How We take the Toronto Real Estate Market for Granted

Published on 3rd January 2020

I was originally born in Guangzhou, China but immigrated here when I was only 5 years old. As a result, my memory and recollection for anything related to China was essentially non-existent. My memories of China only started jogging when I went back to China for the first time in my early 20’s. I’ve been so ingrained in my Canadian upbringing, that when I recently went back to visit my family in China, they told me that I had an accent when speaking Cantonese (my native tongue). Strange phenomenon!

Discoveries Abroad – Over the last 10 years, China has changed SO rapidly, especially my birth city, Guangzhou. I recall my initial thoughts during my first visit back about 10 years ago – I had discovered a newfound appreciation for how great the air in Canada is and how clean Toronto is relative to Guangzhou. This time around, during our honeymoon stopover to visit family abroad, I found Guangzhou to be incredibly clean and well-kept. It is now so clean that I would even argue it’s cleaner than certain parts of Toronto! There are also no more illegal street vendors and all of the ground-level retail stores have been re-developed into fancier, newer retail storefronts. The city is incredibly high-tech and everything runs from mobile phones. Citizens no longer need to carry anything else besides their phone because literally everything resides in their phones – money, ID, everything you could possibly imagine and more. You can pay for everything using WeChat Pay or AliPay. From transit to night market vendors to even beggars on the street, they all have a QR code for acceptance of electronic payment. The city has developed incredibly fast from what I once remembered it as.

Change is What You Make of It – So the point that I’m trying to get across with all of this is that things can change, and sometimes very fast. You may not even notice the change. Over the last 10 years, Toronto has changed – the price of real estate in Toronto has changed and I’ve changed. The trip back to China this time around was the first time that I’ve returned to China since owning real estate property in Toronto. As such, with real estate always being on my mind (I can’t help it!), it has spurred me into doing some further research on how Toronto’s market has stacked up against the other major cities that I’ve visited. Let me tell you this – as a real estate investor, Realtor, and a Torontonian, we 100% take for granted how great Toronto truly is!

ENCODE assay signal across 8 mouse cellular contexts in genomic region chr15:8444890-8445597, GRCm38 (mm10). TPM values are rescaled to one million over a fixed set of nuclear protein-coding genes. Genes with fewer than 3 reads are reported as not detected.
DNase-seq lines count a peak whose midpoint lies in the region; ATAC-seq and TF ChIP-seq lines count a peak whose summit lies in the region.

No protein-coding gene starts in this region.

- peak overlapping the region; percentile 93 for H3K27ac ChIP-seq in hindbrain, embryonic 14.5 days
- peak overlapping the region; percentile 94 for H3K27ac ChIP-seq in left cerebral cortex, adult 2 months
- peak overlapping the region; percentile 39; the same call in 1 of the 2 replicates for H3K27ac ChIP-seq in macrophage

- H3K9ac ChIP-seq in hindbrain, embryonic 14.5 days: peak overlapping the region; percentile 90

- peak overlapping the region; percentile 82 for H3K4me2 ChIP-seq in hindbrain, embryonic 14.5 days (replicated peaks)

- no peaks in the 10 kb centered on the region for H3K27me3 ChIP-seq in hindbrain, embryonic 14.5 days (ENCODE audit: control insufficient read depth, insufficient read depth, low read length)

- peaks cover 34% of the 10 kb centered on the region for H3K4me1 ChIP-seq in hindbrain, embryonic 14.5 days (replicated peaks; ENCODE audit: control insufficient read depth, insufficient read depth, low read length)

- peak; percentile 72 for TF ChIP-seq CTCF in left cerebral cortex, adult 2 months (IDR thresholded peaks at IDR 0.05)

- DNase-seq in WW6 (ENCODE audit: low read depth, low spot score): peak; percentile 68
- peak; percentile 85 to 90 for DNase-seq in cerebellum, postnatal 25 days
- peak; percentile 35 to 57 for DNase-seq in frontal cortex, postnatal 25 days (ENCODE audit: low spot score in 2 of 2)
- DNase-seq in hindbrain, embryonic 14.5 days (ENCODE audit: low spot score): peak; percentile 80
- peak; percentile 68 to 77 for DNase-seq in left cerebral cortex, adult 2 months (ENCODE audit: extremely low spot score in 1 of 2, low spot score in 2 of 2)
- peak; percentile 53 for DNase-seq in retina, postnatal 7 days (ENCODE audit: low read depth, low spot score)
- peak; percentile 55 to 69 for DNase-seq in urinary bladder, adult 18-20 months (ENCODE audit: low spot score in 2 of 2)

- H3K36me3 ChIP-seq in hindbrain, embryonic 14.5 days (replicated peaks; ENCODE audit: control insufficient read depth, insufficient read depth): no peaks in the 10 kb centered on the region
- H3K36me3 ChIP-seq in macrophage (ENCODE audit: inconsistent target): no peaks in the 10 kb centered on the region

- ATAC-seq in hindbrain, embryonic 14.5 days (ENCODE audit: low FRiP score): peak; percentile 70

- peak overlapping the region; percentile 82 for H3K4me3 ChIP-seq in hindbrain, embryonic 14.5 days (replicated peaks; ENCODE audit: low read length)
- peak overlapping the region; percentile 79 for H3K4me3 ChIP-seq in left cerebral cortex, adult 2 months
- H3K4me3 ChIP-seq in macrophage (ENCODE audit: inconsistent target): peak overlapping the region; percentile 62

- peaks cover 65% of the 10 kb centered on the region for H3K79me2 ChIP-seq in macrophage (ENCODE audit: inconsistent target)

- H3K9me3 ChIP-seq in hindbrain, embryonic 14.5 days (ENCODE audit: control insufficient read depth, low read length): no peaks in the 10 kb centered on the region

Make Toronto Great Again – To fully appreciate how great Toronto is, let me list some of Toronto’s statistics for comparison purposes.

Toronto, Canada
Population: 5.9 million (GTA)
Price of real estate relative to average income: 14x

Guangzhou, China
Population: 13million
Price of real estate relative to average income: 33x

The greater area of Guangzhou has approximately 35% of the population in all of Canada. In Guangzhou, you can take the subway from one end to the other in less than 2 hours. That should give you an idea of how dense Guangzhou is and why the price of real estate is so high relative to income. The cost of living in Guangzhou is not very high. When you compare the cost of groceries to Canada, it’s actually quite low. However, like with most Asian cities, the population is so high that it drives up real estate prices. More people equals higher demand. Speaking with all of my cousins in China, all but one don’t own any real estate and have completely given up their dreams of owning any real estate as it is just not realistic at this point. The city is growing and the price of real estate has actually dropped in the last 2 years – despite all this, housing is still unaffordable.

Hong Kong, Hong Kong
Population: 7.3 million
Price of real estate relative to average income: 48x